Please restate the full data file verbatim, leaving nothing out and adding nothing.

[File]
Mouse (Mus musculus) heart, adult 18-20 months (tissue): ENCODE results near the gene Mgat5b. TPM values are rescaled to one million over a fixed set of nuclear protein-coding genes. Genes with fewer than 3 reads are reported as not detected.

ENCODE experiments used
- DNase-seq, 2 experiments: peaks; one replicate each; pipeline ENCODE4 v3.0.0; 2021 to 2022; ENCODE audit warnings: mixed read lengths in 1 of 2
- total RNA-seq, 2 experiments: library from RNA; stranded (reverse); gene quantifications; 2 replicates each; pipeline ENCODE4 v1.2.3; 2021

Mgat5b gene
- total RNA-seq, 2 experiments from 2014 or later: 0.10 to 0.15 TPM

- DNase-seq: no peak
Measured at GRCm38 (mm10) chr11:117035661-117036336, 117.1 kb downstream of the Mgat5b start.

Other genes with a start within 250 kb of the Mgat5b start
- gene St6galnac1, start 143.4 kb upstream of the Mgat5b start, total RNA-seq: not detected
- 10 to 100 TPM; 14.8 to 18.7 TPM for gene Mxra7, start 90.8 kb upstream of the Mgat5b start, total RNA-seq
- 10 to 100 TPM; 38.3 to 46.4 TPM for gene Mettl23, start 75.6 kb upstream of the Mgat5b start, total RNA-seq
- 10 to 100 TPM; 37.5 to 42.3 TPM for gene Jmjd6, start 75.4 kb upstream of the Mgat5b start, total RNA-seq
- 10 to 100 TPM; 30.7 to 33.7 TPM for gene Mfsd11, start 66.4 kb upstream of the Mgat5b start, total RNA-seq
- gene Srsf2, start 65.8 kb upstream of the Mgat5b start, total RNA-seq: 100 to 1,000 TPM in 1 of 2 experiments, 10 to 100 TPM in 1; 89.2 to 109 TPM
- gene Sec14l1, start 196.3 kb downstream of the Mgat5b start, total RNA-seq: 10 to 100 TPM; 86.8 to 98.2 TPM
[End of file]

Mouse (Mus musculus) heart, adult 18-20 months (tissue): ENCODE results near the gene Mgat5b. TPM values are rescaled to one million over a fixed set of nuclear protein-coding genes. Genes with fewer than 3 reads are reported as not detected.

ENCODE experiments used
- DNase-seq, 2 experiments: peaks; one replicate each; pipeline ENCODE4 v3.0.0; 2021 to 2022; ENCODE audit warnings: mixed read lengths in 1 of 2
- total RNA-seq, 2 experiments: library from RNA; stranded (reverse); gene quantifications; 2 replicates each; pipeline ENCODE4 v1.2.3; 2021

Mgat5b gene
- total RNA-seq, 2 experiments from 2014 or later: 0.10 to 0.15 TPM

- DNase-seq: no peak
Measured at GRCm38 (mm10) chr11:117035661-117036336, 117.1 kb downstream of the Mgat5b start.

Other genes with a start within 250 kb of the Mgat5b start
- gene St6galnac1, start 143.4 kb upstream of the Mgat5b start, total RNA-seq: not detected
- 10 to 100 TPM; 14.8 to 18.7 TPM for gene Mxra7, start 90.8 kb upstream of the Mgat5b start, total RNA-seq
- 10 to 100 TPM; 38.3 to 46.4 TPM for gene Mettl23, start 75.6 kb upstream of the Mgat5b start, total RNA-seq
- 10 to 100 TPM; 37.5 to 42.3 TPM for gene Jmjd6, start 75.4 kb upstream of the Mgat5b start, total RNA-seq
- 10 to 100 TPM; 30.7 to 33.7 TPM for gene Mfsd11, start 66.4 kb upstream of the Mgat5b start, total RNA-seq
- gene Srsf2, start 65.8 kb upstream of the Mgat5b start, total RNA-seq: 100 to 1,000 TPM in 1 of 2 experiments, 10 to 100 TPM in 1; 89.2 to 109 TPM
- gene Sec14l1, start 196.3 kb downstream of the Mgat5b start, total RNA-seq: 10 to 100 TPM; 86.8 to 98.2 TPM